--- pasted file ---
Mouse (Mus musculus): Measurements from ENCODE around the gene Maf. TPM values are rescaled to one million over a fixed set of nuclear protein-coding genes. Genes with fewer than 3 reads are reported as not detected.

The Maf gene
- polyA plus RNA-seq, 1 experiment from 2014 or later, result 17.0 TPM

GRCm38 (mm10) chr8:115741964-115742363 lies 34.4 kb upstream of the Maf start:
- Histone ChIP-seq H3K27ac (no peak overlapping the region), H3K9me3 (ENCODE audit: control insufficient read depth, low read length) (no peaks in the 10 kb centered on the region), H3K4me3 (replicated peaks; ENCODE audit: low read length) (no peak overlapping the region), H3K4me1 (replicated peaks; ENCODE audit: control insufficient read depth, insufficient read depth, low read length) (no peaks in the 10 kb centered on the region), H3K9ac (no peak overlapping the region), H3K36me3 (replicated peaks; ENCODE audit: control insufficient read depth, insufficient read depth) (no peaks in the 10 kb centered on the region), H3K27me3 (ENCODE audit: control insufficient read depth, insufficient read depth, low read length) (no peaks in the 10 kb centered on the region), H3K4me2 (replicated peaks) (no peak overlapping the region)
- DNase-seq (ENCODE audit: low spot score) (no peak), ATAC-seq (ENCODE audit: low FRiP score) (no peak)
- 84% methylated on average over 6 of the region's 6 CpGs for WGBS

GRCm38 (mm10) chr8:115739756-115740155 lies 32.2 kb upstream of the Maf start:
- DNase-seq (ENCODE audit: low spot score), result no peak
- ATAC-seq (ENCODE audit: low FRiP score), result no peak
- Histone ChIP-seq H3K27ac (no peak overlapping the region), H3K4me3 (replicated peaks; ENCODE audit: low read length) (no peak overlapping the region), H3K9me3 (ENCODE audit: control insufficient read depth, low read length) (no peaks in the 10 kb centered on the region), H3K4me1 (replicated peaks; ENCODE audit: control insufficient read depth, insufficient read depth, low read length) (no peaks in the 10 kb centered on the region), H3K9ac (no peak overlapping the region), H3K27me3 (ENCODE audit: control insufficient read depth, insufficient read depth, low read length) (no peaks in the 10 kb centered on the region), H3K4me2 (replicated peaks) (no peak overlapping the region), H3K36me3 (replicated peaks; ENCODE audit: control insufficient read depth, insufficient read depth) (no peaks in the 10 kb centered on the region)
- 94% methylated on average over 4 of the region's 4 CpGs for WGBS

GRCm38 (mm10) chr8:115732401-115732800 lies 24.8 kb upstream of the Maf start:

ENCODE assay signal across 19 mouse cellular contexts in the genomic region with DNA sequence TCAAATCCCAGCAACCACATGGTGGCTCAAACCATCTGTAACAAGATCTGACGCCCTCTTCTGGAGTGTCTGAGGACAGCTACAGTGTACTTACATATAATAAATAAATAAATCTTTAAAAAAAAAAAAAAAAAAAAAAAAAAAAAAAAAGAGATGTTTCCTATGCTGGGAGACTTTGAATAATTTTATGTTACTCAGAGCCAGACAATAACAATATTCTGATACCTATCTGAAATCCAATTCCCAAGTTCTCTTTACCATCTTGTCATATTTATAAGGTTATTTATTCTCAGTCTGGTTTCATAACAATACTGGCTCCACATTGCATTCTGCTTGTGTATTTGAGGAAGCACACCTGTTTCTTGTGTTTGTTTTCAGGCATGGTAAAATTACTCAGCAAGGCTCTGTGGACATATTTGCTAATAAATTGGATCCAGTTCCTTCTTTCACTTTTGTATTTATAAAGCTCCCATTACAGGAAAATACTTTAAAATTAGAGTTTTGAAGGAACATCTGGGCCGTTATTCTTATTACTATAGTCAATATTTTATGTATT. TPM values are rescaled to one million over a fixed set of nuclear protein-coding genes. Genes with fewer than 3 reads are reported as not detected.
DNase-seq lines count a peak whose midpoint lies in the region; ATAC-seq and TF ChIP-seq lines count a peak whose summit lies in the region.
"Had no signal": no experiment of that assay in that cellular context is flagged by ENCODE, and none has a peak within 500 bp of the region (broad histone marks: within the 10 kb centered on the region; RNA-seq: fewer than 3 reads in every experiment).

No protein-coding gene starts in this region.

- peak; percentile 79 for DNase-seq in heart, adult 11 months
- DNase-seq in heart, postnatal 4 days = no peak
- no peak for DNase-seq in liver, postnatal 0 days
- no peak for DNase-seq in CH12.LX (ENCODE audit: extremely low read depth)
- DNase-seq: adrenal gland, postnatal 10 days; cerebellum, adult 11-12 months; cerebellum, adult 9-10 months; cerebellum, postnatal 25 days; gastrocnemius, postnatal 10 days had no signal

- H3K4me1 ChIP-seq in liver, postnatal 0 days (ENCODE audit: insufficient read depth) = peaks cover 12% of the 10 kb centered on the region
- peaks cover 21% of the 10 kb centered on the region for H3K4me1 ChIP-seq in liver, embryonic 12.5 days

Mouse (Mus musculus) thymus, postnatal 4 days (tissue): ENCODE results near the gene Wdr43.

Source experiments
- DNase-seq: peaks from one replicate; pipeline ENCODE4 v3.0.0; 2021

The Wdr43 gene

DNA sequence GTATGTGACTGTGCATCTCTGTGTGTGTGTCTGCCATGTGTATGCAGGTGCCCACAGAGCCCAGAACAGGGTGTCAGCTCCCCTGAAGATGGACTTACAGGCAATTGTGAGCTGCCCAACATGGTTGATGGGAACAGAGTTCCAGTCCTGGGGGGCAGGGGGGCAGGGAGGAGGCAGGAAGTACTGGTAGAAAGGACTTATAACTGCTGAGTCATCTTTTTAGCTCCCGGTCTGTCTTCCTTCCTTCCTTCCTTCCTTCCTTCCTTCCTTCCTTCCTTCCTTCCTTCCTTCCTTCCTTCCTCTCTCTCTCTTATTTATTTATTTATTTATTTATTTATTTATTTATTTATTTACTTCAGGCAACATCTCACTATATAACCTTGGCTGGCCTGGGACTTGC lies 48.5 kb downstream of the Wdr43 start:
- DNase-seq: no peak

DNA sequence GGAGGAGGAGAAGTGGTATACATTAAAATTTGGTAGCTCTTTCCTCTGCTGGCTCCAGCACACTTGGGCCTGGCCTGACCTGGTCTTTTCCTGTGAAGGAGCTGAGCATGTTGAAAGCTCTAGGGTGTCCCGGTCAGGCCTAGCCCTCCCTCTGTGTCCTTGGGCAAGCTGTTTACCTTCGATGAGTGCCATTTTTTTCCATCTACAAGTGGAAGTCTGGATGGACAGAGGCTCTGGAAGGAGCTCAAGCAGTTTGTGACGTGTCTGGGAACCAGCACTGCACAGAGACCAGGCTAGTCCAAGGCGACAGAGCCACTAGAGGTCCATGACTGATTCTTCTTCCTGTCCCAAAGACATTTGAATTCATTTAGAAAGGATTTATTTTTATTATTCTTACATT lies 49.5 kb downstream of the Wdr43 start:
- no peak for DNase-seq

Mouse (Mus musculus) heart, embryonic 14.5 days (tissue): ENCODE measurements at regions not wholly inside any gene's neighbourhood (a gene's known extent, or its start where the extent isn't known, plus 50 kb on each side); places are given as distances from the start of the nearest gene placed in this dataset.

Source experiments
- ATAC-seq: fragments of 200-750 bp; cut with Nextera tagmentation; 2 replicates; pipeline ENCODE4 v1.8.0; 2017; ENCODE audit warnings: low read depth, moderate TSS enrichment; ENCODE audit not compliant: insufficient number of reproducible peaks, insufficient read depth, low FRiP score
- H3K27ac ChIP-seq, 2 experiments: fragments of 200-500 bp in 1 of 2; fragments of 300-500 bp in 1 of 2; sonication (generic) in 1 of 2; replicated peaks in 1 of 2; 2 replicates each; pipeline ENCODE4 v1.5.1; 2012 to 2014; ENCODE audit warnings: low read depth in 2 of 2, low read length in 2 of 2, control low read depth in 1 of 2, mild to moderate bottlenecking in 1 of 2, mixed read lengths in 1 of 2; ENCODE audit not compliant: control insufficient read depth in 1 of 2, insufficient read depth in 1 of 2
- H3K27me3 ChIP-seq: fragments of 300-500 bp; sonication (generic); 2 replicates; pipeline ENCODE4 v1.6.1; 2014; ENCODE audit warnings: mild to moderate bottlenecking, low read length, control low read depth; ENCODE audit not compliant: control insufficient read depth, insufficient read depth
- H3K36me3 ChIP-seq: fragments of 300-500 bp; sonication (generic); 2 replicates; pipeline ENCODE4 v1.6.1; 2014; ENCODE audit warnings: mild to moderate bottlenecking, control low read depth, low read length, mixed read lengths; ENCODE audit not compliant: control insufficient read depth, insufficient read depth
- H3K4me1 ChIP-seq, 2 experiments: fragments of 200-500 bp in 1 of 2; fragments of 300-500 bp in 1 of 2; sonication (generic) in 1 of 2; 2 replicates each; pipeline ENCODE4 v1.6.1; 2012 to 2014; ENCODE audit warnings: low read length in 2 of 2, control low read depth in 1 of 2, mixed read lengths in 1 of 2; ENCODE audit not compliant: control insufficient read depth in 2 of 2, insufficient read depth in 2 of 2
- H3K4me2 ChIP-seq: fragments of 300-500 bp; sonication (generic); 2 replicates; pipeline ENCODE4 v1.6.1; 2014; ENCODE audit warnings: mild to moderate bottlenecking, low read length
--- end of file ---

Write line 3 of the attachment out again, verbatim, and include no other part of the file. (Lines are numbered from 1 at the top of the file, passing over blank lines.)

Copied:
- polyA plus RNA-seq, 1 experiment from 2014 or later, result 17.0 TPM